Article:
While visiting my daughter and son-in-law in Frisco, Colorado, I went cross country skiing for the first time in several years. It seemed like everything was in place. Clothes? Check. Skis and poles? Check, Beautiful snow cover? Check. Perfect temperature? Check. Ability to cross country ski? Not so good!
Julie had moved to Colorado after college for a “one year” teaching position at a science school near Vail. She fell in love with the mountains, the snow—and Sam. They were married in Moab in May 2007, and after completing master’s degrees and finding permanent jobs, they purchased a home in Frisco.
Larry and I visited Julie and Sam at least once a year, usually around the Fourth of July in time for the parade, town celebration, Julie and Sam’s annual BBQ, and the fireworks over Dillion Lake. Julie and Sam had fully embraced the Colorado winter life style and had encouraged us to visit them during the snow season. For many years, we demurred because of our work schedule. After we retired, Larry and I preferred to spend our winter months getting away from snow and cold, NOT heading in the opposite direction to 9000 feet and more snow and more cold. In 2014, as I missed my daughter, I made the decision that I would go to the mountains in the winter, even if Larry wouldn’t join me.
As soon as I entered the kitchen my first morning there, Julie asked me if I wanted to cross country ski. She and Sam live only a couple of blocks from the Frisco bike trail, and the snow was fresh enough for us to ski right from their house. I agreed to give it a try.
Julie fitted me with an extra set of boots, poles, and skis. I snapped my right foot into the right ski easily, but the left boot/left ski didn’t cooperate. Six to eight tries later, both of my skis were snapped in. By the time we finished, the bottom of Julie’s skis were stuck with snow. She took them off, went back into the house to locate scraper chipped the snow off her skis, and put them back on. Then she showed me how to lift up each ski so at a ninety degree angle and balance on the other leg while she removed the snow and ice from the bottom of my skis. Once we were done, we headed out of the driveway towards the bike path.
The snow was as beautiful as anticipated. I naively thought that cross country skiing would be like riding a bike: Once my skis were on, I would be gliding along the path like a pro. However, I was a little older, a little less flexible, and a little heavier. My progress was pathetic. Fortunately, Julie was a good teacher. She reviewed with me how to kick up my heels, how to glide, how to lean forward to get better momentum. But despite my attempts, I always was at least two hundred yards behind her.
A “Vail 11 Miles” sign soon appeared along the bike path. My mind went back to a show on the Travel Channel, where Samantha Brown did a midnight ski from Vail to Breckenridge. Watching her glide effortlessly in the moonlight, I had thought, “We should do that when we go to Colorado!” But after twenty minutes on the trail, I was bathed in sweat, breathing heavily to compensate for the altitude, and seriously questioning my ability to ski another yard, much less eleven more miles. I didn’t want to disappoint Julie. I soldiered along.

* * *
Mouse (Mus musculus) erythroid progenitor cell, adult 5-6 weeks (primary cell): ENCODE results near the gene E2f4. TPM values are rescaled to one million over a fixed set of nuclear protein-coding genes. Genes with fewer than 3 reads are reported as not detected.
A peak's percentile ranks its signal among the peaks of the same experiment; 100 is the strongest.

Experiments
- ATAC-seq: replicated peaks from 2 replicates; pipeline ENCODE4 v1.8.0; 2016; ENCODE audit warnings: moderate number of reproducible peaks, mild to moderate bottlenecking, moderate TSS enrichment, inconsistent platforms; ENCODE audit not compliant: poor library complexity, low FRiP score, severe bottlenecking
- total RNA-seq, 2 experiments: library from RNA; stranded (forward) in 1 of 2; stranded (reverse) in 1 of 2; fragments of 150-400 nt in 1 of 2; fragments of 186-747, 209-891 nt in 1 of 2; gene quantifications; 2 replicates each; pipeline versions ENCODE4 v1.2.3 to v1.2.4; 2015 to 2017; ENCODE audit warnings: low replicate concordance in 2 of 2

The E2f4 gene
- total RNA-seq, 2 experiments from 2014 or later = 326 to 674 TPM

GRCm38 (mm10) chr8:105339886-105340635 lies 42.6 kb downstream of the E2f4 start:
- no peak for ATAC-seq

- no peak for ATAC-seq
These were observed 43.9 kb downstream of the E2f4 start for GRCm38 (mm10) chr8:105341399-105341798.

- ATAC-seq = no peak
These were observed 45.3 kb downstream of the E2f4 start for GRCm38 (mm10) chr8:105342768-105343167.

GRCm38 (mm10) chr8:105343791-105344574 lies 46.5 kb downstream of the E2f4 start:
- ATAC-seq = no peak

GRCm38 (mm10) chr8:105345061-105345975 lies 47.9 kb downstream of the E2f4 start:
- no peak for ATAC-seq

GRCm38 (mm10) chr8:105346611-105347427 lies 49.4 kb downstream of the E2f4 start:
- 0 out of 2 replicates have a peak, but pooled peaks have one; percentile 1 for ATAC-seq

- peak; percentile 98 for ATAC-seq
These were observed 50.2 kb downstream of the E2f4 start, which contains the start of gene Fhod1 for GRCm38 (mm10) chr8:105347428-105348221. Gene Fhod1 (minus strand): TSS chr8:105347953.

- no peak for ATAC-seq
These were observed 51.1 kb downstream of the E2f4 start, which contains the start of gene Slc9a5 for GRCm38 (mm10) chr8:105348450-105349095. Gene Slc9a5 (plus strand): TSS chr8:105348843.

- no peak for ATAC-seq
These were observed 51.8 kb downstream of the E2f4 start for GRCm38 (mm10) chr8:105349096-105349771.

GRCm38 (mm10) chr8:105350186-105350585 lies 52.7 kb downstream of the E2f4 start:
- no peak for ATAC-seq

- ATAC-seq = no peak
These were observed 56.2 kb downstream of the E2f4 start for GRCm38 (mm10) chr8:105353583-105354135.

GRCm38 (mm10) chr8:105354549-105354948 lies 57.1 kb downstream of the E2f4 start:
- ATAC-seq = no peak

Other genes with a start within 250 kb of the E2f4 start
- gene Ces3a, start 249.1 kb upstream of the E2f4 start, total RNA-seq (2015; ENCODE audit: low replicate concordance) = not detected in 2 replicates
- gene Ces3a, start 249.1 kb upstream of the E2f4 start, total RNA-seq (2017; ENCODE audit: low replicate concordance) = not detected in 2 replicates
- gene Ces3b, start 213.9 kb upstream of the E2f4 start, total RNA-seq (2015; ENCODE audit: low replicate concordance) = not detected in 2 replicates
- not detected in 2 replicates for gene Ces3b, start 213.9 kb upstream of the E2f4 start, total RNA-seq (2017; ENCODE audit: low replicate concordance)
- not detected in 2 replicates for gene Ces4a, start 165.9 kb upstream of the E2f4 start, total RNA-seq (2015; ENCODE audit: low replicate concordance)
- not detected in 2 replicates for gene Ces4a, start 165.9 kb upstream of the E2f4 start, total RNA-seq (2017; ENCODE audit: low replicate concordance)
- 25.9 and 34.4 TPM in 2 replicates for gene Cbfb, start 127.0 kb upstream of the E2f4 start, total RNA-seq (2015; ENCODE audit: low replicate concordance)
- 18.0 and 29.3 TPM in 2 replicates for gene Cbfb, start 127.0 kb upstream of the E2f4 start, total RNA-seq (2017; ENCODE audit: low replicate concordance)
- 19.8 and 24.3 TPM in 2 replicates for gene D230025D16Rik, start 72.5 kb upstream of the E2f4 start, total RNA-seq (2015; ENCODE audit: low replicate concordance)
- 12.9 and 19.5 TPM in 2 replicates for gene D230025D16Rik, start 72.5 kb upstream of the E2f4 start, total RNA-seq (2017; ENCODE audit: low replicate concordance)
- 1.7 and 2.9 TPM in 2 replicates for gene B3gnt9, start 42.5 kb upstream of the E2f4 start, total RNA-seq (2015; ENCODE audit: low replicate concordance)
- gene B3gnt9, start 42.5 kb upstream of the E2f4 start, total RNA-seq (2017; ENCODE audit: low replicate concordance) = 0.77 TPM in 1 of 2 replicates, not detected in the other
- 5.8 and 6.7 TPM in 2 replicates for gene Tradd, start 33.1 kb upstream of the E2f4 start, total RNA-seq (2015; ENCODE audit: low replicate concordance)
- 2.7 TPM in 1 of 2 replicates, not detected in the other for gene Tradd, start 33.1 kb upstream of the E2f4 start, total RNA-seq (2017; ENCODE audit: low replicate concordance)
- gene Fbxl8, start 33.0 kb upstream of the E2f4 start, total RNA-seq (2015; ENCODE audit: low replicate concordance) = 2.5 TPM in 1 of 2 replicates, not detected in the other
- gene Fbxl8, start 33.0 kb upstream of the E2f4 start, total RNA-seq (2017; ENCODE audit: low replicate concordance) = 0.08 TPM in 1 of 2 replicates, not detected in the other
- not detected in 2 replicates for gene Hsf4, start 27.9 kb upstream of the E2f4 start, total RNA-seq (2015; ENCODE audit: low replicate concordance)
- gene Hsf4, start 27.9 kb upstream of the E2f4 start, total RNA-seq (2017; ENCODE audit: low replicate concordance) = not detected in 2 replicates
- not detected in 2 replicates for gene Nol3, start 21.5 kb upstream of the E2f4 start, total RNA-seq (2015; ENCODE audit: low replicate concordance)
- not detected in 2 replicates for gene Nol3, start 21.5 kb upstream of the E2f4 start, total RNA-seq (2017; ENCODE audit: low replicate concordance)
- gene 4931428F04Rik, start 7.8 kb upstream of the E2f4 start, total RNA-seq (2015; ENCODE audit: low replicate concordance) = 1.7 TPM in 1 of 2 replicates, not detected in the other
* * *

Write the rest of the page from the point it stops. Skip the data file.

We poked along for a mile or so, and Julie suggested we scrape off the sticking snow from the bottom of my ski as we practiced at home. I kicked out my left ski, tried balancing on my right leg, and crashed to the ground. After several attempts to get up, I finally had to remove my skis and right myself. Now I had to get back into the bindings. Multiple unsuccessful tries later, Julie initial patience was wearing thin. She pointed impatiently to the spot on the binder where the boot snapped in. “Right here?” I asked.
“Yes!” she answered. I put my toe in and snapped the binding down—on my poor daughter’s finger. She spewed out a string of obscenities fit for an angry, drunken sailor.
“I’m so sorry!” I exclaimed. “But where did you learn that language?”
After a couple of more tries, I was into my bindings and on our way again. We had to stop a couple of more times to scrape our skis, but I was enjoying the experience.
Forty-five minutes later, we were home, cozy, warm, and sipping tea.
Sam came down from the home office where he had been working. “You’re back! How did it go?” he asked.
“I’m a little rusty,” I said, “but I’m catching on.”
“How far did you go?” he asked.
“Actual miles were around three,” I said. “For me it felt like we went the twenty-two miles to Vail and back. For Julie it must have felt like to hell and back.”
The next morning, I woke up feeling pain in muscles I didn’t remember I had. But when I went down to breakfast, Julie was ready to try it again. A half an hour later, we were back on the bike path. My skis had clipped in on the first try, and the wax helped me glide smoothly over the fresh tracks Julie broke in front of me. I could not stop smiling. When I fell down, I picked myself up with no trouble.
“You’re doing so much better this morning, Mom,” commented Julie. “Are you enjoying yourself?”
“Every minute!” I responded.
“This is a bluebird powder day,” Julie said.
“What does that mean?” I asked.
“It’s a Colorado expression,” explained Julie. “The sun is shining, the sky is a brilliant blue, the snow is a perfect powder, and the temperature is ideal.”
“You’re right, Jules! It is a bluebird powder day!” And we kept on gliding through the powder.